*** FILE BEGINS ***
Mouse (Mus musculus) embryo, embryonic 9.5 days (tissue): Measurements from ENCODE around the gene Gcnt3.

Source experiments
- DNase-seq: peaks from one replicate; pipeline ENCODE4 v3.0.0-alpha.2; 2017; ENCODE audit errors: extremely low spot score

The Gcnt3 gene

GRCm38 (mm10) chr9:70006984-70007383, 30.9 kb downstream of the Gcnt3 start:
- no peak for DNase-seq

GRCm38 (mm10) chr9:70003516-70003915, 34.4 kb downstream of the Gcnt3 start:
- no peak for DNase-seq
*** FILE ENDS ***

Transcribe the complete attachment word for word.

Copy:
Mouse (Mus musculus) embryo, embryonic 9.5 days (tissue): Measurements from ENCODE around the gene Gcnt3.

Source experiments
- DNase-seq: peaks from one replicate; pipeline ENCODE4 v3.0.0-alpha.2; 2017; ENCODE audit errors: extremely low spot score

The Gcnt3 gene

GRCm38 (mm10) chr9:70006984-70007383, 30.9 kb downstream of the Gcnt3 start:
- no peak for DNase-seq

GRCm38 (mm10) chr9:70003516-70003915, 34.4 kb downstream of the Gcnt3 start:
- no peak for DNase-seq